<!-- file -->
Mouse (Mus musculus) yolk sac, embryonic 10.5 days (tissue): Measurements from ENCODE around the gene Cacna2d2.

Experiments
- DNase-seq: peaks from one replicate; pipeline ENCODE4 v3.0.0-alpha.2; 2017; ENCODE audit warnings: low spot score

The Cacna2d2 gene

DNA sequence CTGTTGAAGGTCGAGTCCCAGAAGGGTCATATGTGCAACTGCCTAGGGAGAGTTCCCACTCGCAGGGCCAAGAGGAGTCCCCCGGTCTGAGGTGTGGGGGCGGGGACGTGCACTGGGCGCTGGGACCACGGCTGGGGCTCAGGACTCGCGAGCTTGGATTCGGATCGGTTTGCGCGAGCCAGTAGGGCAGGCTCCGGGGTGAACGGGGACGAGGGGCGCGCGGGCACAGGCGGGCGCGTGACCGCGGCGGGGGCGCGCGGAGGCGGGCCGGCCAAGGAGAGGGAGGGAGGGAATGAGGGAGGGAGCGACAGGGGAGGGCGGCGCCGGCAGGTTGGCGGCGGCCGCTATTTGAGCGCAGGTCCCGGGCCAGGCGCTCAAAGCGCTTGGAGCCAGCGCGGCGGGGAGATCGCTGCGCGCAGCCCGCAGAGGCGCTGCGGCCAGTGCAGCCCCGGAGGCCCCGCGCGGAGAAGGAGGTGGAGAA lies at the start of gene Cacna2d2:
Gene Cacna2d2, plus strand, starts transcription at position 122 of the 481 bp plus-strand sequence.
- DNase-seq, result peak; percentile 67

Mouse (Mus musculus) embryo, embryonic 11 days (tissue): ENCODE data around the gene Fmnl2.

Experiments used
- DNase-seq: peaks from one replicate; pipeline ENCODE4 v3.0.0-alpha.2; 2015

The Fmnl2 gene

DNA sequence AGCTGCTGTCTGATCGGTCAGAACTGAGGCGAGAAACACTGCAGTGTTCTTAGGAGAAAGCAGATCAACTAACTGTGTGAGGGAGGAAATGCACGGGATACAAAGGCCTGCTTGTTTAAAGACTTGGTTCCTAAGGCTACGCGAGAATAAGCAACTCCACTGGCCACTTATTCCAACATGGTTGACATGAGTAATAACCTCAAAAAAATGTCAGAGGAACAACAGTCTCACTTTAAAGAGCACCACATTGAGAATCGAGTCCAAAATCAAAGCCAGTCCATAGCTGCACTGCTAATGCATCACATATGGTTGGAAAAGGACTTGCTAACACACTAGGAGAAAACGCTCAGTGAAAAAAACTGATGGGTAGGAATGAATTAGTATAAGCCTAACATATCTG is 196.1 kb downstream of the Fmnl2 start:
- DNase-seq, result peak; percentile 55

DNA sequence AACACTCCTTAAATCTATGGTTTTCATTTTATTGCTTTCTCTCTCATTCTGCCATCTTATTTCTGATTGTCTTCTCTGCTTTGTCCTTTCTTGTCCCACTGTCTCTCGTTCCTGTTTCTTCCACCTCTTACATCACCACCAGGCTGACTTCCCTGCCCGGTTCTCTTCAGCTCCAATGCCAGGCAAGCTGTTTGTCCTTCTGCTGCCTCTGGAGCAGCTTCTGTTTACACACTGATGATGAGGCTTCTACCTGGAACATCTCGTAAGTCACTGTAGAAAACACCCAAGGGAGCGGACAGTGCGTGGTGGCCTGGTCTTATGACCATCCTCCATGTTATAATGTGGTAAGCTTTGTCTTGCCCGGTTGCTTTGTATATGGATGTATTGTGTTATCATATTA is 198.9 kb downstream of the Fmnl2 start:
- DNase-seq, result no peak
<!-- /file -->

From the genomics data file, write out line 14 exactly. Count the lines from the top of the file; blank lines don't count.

DNA sequence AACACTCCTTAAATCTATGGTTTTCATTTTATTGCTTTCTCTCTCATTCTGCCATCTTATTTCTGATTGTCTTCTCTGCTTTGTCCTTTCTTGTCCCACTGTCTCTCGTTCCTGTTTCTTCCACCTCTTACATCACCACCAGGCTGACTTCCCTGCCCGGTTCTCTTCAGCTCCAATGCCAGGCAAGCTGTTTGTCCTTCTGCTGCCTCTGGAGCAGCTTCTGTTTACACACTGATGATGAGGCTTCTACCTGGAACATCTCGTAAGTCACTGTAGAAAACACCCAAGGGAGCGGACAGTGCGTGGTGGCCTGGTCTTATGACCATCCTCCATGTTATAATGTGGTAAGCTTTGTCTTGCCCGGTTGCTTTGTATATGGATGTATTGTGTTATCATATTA is 198.9 kb downstream of the Fmnl2 start: